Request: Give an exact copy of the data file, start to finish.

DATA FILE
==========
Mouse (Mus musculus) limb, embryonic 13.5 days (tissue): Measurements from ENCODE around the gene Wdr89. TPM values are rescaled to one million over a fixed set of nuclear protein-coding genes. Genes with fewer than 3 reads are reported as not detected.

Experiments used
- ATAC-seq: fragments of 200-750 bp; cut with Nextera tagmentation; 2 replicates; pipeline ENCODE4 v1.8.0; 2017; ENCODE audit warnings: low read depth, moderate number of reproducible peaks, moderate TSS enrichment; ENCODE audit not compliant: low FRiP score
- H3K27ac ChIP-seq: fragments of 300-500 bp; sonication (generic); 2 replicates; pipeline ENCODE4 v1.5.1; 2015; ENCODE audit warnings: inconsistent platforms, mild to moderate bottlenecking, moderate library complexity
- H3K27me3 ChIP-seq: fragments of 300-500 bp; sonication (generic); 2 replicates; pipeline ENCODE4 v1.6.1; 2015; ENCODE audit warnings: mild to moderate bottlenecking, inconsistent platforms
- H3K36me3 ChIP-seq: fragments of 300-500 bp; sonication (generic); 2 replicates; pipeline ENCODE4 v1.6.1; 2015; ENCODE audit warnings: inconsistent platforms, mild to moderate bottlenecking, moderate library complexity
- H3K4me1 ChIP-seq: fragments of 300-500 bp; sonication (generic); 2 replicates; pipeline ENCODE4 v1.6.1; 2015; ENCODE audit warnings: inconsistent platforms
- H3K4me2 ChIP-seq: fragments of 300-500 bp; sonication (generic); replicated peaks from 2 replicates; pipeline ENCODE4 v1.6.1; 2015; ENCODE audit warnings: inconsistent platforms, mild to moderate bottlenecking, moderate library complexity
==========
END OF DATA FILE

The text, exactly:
Mouse (Mus musculus) limb, embryonic 13.5 days (tissue): Measurements from ENCODE around the gene Wdr89. TPM values are rescaled to one million over a fixed set of nuclear protein-coding genes. Genes with fewer than 3 reads are reported as not detected.

Experiments used
- ATAC-seq: fragments of 200-750 bp; cut with Nextera tagmentation; 2 replicates; pipeline ENCODE4 v1.8.0; 2017; ENCODE audit warnings: low read depth, moderate number of reproducible peaks, moderate TSS enrichment; ENCODE audit not compliant: low FRiP score
- H3K27ac ChIP-seq: fragments of 300-500 bp; sonication (generic); 2 replicates; pipeline ENCODE4 v1.5.1; 2015; ENCODE audit warnings: inconsistent platforms, mild to moderate bottlenecking, moderate library complexity
- H3K27me3 ChIP-seq: fragments of 300-500 bp; sonication (generic); 2 replicates; pipeline ENCODE4 v1.6.1; 2015; ENCODE audit warnings: mild to moderate bottlenecking, inconsistent platforms
- H3K36me3 ChIP-seq: fragments of 300-500 bp; sonication (generic); 2 replicates; pipeline ENCODE4 v1.6.1; 2015; ENCODE audit warnings: inconsistent platforms, mild to moderate bottlenecking, moderate library complexity
- H3K4me1 ChIP-seq: fragments of 300-500 bp; sonication (generic); 2 replicates; pipeline ENCODE4 v1.6.1; 2015; ENCODE audit warnings: inconsistent platforms
- H3K4me2 ChIP-seq: fragments of 300-500 bp; sonication (generic); replicated peaks from 2 replicates; pipeline ENCODE4 v1.6.1; 2015; ENCODE audit warnings: inconsistent platforms, mild to moderate bottlenecking, moderate library complexity